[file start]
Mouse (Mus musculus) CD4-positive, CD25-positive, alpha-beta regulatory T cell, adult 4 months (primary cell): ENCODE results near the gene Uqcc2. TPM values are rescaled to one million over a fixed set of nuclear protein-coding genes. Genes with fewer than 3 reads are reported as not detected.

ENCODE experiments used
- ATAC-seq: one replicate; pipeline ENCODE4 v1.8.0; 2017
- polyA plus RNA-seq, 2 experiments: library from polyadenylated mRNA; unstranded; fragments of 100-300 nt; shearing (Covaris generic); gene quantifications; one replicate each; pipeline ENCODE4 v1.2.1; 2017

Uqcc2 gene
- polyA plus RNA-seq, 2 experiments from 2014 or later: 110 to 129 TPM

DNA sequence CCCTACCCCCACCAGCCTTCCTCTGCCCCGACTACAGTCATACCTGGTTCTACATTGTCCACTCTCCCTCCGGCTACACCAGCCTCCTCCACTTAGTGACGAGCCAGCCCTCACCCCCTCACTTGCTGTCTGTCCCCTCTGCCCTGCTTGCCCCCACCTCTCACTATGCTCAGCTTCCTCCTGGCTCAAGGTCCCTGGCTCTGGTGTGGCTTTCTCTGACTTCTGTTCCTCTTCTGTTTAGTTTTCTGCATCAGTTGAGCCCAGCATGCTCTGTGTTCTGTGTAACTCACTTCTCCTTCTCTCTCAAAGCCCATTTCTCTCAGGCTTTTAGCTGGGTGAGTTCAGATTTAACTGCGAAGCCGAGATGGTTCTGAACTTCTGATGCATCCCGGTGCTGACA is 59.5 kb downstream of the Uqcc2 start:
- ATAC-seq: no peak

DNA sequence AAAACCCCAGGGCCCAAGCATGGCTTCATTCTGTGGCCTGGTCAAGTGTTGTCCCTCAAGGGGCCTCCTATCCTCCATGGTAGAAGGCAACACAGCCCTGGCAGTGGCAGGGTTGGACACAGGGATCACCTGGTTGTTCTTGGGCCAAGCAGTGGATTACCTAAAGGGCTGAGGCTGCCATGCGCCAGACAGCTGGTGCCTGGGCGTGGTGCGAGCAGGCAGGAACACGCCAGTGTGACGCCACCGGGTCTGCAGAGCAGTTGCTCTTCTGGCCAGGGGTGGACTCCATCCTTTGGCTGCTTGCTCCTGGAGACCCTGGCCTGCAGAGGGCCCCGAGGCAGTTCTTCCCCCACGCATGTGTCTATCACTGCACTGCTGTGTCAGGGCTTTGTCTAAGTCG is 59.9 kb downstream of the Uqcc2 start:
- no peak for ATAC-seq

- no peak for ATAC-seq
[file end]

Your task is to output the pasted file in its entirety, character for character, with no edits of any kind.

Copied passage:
Mouse (Mus musculus) CD4-positive, CD25-positive, alpha-beta regulatory T cell, adult 4 months (primary cell): ENCODE results near the gene Uqcc2. TPM values are rescaled to one million over a fixed set of nuclear protein-coding genes. Genes with fewer than 3 reads are reported as not detected.

ENCODE experiments used
- ATAC-seq: one replicate; pipeline ENCODE4 v1.8.0; 2017
- polyA plus RNA-seq, 2 experiments: library from polyadenylated mRNA; unstranded; fragments of 100-300 nt; shearing (Covaris generic); gene quantifications; one replicate each; pipeline ENCODE4 v1.2.1; 2017

Uqcc2 gene
- polyA plus RNA-seq, 2 experiments from 2014 or later: 110 to 129 TPM

DNA sequence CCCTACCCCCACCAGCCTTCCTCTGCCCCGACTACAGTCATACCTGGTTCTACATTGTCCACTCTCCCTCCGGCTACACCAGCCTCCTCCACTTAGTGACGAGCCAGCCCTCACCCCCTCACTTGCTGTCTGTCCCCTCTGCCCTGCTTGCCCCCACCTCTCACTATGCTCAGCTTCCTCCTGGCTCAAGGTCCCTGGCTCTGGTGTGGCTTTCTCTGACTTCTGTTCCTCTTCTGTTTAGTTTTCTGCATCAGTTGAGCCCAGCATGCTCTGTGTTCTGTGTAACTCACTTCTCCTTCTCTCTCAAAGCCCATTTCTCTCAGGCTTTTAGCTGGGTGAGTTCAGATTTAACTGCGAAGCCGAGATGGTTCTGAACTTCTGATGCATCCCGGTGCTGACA is 59.5 kb downstream of the Uqcc2 start:
- ATAC-seq: no peak

DNA sequence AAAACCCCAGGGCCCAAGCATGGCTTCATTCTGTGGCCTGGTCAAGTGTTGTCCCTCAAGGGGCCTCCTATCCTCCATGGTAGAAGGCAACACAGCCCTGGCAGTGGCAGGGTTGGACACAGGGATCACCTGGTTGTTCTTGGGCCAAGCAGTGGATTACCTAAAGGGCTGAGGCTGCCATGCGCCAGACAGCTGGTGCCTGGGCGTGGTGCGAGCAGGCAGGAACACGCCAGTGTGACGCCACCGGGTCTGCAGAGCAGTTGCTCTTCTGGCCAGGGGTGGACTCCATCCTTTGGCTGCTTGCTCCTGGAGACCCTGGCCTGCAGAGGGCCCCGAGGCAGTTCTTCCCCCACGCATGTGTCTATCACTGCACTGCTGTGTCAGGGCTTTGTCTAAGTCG is 59.9 kb downstream of the Uqcc2 start:
- no peak for ATAC-seq

- no peak for ATAC-seq